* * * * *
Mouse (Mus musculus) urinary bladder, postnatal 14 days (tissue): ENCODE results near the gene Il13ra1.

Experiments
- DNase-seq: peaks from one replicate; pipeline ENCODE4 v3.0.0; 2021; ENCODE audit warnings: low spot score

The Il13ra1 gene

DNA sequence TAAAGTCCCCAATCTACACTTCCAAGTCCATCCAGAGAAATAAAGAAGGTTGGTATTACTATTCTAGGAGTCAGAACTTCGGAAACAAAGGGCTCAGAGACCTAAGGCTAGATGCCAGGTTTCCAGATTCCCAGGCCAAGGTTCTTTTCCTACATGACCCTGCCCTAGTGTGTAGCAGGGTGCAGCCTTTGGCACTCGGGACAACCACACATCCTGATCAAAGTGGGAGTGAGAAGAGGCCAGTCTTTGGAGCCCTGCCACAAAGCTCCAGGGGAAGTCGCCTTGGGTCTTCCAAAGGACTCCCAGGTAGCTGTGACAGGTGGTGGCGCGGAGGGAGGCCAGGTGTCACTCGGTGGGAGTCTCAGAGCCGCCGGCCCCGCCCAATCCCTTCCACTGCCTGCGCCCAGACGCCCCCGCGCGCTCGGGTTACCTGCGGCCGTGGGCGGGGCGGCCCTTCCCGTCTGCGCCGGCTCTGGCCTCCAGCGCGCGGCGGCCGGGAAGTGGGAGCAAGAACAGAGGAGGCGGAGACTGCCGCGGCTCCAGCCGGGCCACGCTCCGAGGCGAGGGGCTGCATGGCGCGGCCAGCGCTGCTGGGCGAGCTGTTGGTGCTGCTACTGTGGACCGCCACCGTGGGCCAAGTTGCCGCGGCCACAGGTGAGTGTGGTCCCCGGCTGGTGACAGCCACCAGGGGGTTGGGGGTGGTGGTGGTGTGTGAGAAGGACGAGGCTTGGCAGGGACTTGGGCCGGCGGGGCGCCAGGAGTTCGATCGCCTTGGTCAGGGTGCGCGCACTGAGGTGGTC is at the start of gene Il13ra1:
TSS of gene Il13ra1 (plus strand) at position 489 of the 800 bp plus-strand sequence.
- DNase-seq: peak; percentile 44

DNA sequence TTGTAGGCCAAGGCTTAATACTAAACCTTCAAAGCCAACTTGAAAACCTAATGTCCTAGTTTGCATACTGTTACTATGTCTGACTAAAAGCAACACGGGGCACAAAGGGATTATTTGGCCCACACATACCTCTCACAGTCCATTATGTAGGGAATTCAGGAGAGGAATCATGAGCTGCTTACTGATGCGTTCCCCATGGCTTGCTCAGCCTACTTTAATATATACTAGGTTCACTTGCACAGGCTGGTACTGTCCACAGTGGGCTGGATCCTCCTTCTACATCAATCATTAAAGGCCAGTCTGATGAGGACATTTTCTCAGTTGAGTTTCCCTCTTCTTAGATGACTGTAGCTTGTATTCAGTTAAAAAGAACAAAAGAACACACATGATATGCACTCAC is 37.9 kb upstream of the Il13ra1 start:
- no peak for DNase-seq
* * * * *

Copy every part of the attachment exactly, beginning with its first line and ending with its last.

Mouse (Mus musculus) urinary bladder, postnatal 14 days (tissue): ENCODE results near the gene Il13ra1.

Experiments
- DNase-seq: peaks from one replicate; pipeline ENCODE4 v3.0.0; 2021; ENCODE audit warnings: low spot score

The Il13ra1 gene

DNA sequence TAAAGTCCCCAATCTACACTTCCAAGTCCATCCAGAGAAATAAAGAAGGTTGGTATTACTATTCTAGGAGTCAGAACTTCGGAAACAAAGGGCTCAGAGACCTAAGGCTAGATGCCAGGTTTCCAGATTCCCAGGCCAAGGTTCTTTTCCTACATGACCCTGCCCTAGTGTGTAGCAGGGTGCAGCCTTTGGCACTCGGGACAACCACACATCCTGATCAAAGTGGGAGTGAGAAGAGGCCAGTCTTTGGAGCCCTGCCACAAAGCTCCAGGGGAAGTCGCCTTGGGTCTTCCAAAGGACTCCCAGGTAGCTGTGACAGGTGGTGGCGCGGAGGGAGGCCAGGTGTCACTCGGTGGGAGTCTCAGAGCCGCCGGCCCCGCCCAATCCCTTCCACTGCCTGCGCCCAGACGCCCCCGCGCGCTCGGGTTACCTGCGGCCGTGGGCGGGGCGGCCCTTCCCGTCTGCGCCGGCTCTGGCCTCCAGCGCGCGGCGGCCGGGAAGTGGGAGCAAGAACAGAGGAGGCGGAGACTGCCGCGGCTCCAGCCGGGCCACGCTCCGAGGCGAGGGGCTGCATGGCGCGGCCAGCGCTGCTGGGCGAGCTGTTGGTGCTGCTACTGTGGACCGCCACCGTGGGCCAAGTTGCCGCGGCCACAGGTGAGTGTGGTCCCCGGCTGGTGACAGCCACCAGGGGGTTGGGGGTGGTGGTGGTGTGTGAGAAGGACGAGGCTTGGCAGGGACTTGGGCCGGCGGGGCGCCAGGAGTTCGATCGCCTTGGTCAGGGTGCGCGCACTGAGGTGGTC is at the start of gene Il13ra1:
TSS of gene Il13ra1 (plus strand) at position 489 of the 800 bp plus-strand sequence.
- DNase-seq: peak; percentile 44

DNA sequence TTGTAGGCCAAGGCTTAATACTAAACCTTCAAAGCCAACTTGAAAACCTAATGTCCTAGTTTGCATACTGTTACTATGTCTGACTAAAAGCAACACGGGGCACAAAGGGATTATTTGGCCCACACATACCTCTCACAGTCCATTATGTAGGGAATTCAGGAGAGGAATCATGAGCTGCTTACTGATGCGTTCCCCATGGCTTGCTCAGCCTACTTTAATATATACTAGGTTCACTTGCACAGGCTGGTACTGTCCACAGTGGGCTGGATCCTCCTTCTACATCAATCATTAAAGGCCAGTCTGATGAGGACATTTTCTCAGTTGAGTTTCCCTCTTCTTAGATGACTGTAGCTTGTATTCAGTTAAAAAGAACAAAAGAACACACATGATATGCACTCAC is 37.9 kb upstream of the Il13ra1 start:
- no peak for DNase-seq